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October 22, 2010

Green market on 61st gets greenbacks

The United States Department of Agriculture (USDA) awarded the 61st Street Farmers’ Market a $61,000 federal grant last week for its efforts to provide fresh produce and healthy eating options.

The Market, located just south of the Midway between South Dorchester and Blackstone Avenues, has offered fresh, locally grown produce as an alternative to processed foods since its inception three years ago.

Some parts of Hyde Park and nearby neighborhoods have historically lacked such resources, according to the USDA, making them “food deserts,” areas without healthy, affordable food options.

The grant, one of 77 (worth a total of over $4 million) awarded last week as part of the USDA’s Farmers’ Market Promotion Program (FMPP), will support the 61st Street Farmers’ Market’s operations and expansion efforts.

FMPP aims to encourage the development of farmers’ markets and similar “direct producer-to-consumer marketing opportunities” nationwide, according to a USDA press release.

“We are thrilled and honored to have received the FMPP grant and the recognition for our work from the USDA,” Farmers’ Market manager Dennis Ryan said in an e-mail. The Market is one of two organizations in Illinois to receive grant money.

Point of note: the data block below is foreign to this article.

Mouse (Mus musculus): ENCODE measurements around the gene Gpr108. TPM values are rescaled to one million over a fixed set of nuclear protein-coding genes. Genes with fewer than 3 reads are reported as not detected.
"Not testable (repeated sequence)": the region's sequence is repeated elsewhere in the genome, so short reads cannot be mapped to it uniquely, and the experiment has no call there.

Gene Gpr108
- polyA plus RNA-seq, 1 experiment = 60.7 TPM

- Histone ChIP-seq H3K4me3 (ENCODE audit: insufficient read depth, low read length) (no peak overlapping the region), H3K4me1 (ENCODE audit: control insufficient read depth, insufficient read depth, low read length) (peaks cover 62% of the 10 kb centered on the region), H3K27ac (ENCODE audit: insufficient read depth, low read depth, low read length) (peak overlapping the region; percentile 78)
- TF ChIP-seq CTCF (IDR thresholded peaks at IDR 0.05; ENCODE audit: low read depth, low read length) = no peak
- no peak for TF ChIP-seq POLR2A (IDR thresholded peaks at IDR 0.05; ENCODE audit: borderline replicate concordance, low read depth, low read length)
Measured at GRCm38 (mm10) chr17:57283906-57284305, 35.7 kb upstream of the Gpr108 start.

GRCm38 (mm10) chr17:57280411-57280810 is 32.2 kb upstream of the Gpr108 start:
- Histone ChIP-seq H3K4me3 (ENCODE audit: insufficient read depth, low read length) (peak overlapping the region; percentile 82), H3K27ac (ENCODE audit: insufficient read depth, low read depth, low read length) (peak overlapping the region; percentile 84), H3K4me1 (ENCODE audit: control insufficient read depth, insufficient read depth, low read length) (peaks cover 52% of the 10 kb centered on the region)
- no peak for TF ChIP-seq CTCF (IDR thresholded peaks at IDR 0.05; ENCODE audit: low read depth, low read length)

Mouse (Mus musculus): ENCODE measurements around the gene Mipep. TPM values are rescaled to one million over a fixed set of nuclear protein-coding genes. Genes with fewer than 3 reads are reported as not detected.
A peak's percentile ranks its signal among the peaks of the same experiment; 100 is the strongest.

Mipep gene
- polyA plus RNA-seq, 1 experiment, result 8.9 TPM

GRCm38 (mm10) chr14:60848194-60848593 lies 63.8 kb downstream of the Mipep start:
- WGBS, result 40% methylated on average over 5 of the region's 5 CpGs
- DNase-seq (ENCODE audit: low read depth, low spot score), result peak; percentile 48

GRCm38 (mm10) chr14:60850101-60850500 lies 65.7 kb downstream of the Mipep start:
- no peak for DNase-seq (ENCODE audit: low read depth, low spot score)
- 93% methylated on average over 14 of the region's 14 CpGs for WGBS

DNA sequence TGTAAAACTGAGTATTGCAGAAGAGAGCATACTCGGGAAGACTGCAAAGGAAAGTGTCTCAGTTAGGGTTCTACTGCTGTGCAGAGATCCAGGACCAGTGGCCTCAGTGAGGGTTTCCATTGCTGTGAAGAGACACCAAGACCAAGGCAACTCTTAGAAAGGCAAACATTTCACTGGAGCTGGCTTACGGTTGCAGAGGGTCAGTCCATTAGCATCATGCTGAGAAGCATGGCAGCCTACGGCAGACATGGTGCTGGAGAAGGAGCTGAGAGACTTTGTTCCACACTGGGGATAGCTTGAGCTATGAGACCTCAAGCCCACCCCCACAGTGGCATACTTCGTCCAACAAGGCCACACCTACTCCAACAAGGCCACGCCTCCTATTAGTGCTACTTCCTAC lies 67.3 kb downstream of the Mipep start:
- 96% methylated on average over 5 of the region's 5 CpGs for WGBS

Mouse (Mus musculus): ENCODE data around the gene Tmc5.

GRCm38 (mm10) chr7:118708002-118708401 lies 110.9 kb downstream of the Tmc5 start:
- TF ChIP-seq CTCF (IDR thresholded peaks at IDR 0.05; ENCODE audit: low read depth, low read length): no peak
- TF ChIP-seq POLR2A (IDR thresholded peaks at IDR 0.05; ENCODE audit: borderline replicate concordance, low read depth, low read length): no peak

The Market offers locally grown fruits and vegetables along with an array of meats, baked goods, cheese, and eggs. It was the first such establishment in Chicago to accept Supplemental Nutrition Assistance Program (SNAP) dollars­—formerly known as food stamps—for purchases.

A 2006 study by the Mari Gallagher Research & Consulting Group first described parts of Hyde Park and the surrounding neighborhoods as food deserts, defined in the report as being “large geographic areas with no or distant grocery stores.”

The 61st Street Farmers’ Market aims to fill that gap, according to Ryan.

Along with bolstering its own operations, the 61st Street Farmers’ Market will devote some of the grant money to encouraging the growth of similar markets across the state through “training, consulting, [and] workshops,” Ryan wrote.

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